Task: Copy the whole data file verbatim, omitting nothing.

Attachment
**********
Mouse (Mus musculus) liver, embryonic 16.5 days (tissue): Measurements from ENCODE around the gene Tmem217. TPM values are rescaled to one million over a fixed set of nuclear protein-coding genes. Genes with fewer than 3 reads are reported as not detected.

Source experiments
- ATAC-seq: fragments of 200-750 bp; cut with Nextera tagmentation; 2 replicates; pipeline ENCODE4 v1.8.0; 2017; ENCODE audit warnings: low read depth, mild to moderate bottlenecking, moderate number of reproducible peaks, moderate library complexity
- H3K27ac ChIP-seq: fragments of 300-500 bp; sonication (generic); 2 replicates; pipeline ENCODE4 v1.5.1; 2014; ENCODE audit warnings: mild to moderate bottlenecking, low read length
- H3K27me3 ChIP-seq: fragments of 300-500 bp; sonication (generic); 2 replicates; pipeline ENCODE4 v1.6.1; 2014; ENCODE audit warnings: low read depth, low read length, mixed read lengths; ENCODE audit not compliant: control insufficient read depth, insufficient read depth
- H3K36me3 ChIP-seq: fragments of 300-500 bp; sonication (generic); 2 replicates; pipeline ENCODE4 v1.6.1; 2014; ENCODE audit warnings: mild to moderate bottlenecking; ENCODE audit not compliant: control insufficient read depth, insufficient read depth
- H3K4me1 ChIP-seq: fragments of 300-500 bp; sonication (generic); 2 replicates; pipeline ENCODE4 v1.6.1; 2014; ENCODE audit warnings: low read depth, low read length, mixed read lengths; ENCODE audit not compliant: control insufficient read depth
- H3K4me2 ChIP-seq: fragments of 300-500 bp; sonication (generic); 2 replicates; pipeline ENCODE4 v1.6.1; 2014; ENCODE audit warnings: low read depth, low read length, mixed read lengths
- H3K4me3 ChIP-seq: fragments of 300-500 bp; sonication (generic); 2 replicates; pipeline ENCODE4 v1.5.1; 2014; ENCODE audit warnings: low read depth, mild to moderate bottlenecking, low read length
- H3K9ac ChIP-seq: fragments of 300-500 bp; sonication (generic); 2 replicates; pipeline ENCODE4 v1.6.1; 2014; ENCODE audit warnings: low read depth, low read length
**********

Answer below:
Mouse (Mus musculus) liver, embryonic 16.5 days (tissue): Measurements from ENCODE around the gene Tmem217. TPM values are rescaled to one million over a fixed set of nuclear protein-coding genes. Genes with fewer than 3 reads are reported as not detected.

Source experiments
- ATAC-seq: fragments of 200-750 bp; cut with Nextera tagmentation; 2 replicates; pipeline ENCODE4 v1.8.0; 2017; ENCODE audit warnings: low read depth, mild to moderate bottlenecking, moderate number of reproducible peaks, moderate library complexity
- H3K27ac ChIP-seq: fragments of 300-500 bp; sonication (generic); 2 replicates; pipeline ENCODE4 v1.5.1; 2014; ENCODE audit warnings: mild to moderate bottlenecking, low read length
- H3K27me3 ChIP-seq: fragments of 300-500 bp; sonication (generic); 2 replicates; pipeline ENCODE4 v1.6.1; 2014; ENCODE audit warnings: low read depth, low read length, mixed read lengths; ENCODE audit not compliant: control insufficient read depth, insufficient read depth
- H3K36me3 ChIP-seq: fragments of 300-500 bp; sonication (generic); 2 replicates; pipeline ENCODE4 v1.6.1; 2014; ENCODE audit warnings: mild to moderate bottlenecking; ENCODE audit not compliant: control insufficient read depth, insufficient read depth
- H3K4me1 ChIP-seq: fragments of 300-500 bp; sonication (generic); 2 replicates; pipeline ENCODE4 v1.6.1; 2014; ENCODE audit warnings: low read depth, low read length, mixed read lengths; ENCODE audit not compliant: control insufficient read depth
- H3K4me2 ChIP-seq: fragments of 300-500 bp; sonication (generic); 2 replicates; pipeline ENCODE4 v1.6.1; 2014; ENCODE audit warnings: low read depth, low read length, mixed read lengths
- H3K4me3 ChIP-seq: fragments of 300-500 bp; sonication (generic); 2 replicates; pipeline ENCODE4 v1.5.1; 2014; ENCODE audit warnings: low read depth, mild to moderate bottlenecking, low read length
- H3K9ac ChIP-seq: fragments of 300-500 bp; sonication (generic); 2 replicates; pipeline ENCODE4 v1.6.1; 2014; ENCODE audit warnings: low read depth, low read length